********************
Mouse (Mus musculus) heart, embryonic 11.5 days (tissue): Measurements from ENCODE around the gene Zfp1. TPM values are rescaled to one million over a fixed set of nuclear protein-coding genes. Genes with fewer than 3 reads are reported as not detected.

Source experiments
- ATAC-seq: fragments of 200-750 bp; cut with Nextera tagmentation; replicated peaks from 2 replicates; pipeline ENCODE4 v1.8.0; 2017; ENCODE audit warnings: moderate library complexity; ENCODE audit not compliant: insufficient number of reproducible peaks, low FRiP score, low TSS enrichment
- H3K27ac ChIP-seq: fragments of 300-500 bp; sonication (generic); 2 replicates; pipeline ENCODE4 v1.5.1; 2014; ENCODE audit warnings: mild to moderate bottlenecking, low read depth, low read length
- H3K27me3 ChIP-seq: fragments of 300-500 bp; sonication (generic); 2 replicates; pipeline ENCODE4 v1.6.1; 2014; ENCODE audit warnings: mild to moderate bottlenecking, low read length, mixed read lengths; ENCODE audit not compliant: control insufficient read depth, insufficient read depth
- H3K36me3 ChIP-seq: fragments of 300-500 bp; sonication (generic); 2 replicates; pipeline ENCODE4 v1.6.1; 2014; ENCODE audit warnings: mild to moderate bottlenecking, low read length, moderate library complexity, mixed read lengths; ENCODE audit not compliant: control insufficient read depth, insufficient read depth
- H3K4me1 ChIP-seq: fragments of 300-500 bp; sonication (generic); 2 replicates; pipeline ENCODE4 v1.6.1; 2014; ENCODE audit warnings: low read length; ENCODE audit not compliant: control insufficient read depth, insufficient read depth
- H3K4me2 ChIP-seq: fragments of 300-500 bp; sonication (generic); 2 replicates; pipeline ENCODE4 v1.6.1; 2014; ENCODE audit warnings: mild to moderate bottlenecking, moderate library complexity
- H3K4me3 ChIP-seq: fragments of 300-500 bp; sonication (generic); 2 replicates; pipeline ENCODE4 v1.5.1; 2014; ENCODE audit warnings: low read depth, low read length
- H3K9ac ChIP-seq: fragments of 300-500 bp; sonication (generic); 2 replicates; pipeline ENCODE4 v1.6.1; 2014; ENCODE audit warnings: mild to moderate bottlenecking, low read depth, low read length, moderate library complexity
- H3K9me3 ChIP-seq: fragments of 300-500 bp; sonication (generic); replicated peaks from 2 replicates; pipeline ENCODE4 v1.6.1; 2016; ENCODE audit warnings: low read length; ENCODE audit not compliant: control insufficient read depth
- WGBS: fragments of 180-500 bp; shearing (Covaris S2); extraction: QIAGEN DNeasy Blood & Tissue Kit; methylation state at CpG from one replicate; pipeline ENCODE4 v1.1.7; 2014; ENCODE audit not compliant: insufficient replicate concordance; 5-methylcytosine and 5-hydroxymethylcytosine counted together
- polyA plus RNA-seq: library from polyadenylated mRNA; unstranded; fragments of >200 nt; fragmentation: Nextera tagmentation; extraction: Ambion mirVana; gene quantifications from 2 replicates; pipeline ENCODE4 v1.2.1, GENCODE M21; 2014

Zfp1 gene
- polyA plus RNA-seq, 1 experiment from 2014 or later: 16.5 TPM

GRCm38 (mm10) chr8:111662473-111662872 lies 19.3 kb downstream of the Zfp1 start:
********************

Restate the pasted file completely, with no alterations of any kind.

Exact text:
Mouse (Mus musculus) heart, embryonic 11.5 days (tissue): Measurements from ENCODE around the gene Zfp1. TPM values are rescaled to one million over a fixed set of nuclear protein-coding genes. Genes with fewer than 3 reads are reported as not detected.

Source experiments
- ATAC-seq: fragments of 200-750 bp; cut with Nextera tagmentation; replicated peaks from 2 replicates; pipeline ENCODE4 v1.8.0; 2017; ENCODE audit warnings: moderate library complexity; ENCODE audit not compliant: insufficient number of reproducible peaks, low FRiP score, low TSS enrichment
- H3K27ac ChIP-seq: fragments of 300-500 bp; sonication (generic); 2 replicates; pipeline ENCODE4 v1.5.1; 2014; ENCODE audit warnings: mild to moderate bottlenecking, low read depth, low read length
- H3K27me3 ChIP-seq: fragments of 300-500 bp; sonication (generic); 2 replicates; pipeline ENCODE4 v1.6.1; 2014; ENCODE audit warnings: mild to moderate bottlenecking, low read length, mixed read lengths; ENCODE audit not compliant: control insufficient read depth, insufficient read depth
- H3K36me3 ChIP-seq: fragments of 300-500 bp; sonication (generic); 2 replicates; pipeline ENCODE4 v1.6.1; 2014; ENCODE audit warnings: mild to moderate bottlenecking, low read length, moderate library complexity, mixed read lengths; ENCODE audit not compliant: control insufficient read depth, insufficient read depth
- H3K4me1 ChIP-seq: fragments of 300-500 bp; sonication (generic); 2 replicates; pipeline ENCODE4 v1.6.1; 2014; ENCODE audit warnings: low read length; ENCODE audit not compliant: control insufficient read depth, insufficient read depth
- H3K4me2 ChIP-seq: fragments of 300-500 bp; sonication (generic); 2 replicates; pipeline ENCODE4 v1.6.1; 2014; ENCODE audit warnings: mild to moderate bottlenecking, moderate library complexity
- H3K4me3 ChIP-seq: fragments of 300-500 bp; sonication (generic); 2 replicates; pipeline ENCODE4 v1.5.1; 2014; ENCODE audit warnings: low read depth, low read length
- H3K9ac ChIP-seq: fragments of 300-500 bp; sonication (generic); 2 replicates; pipeline ENCODE4 v1.6.1; 2014; ENCODE audit warnings: mild to moderate bottlenecking, low read depth, low read length, moderate library complexity
- H3K9me3 ChIP-seq: fragments of 300-500 bp; sonication (generic); replicated peaks from 2 replicates; pipeline ENCODE4 v1.6.1; 2016; ENCODE audit warnings: low read length; ENCODE audit not compliant: control insufficient read depth
- WGBS: fragments of 180-500 bp; shearing (Covaris S2); extraction: QIAGEN DNeasy Blood & Tissue Kit; methylation state at CpG from one replicate; pipeline ENCODE4 v1.1.7; 2014; ENCODE audit not compliant: insufficient replicate concordance; 5-methylcytosine and 5-hydroxymethylcytosine counted together
- polyA plus RNA-seq: library from polyadenylated mRNA; unstranded; fragments of >200 nt; fragmentation: Nextera tagmentation; extraction: Ambion mirVana; gene quantifications from 2 replicates; pipeline ENCODE4 v1.2.1, GENCODE M21; 2014

Zfp1 gene
- polyA plus RNA-seq, 1 experiment from 2014 or later: 16.5 TPM

GRCm38 (mm10) chr8:111662473-111662872 lies 19.3 kb downstream of the Zfp1 start: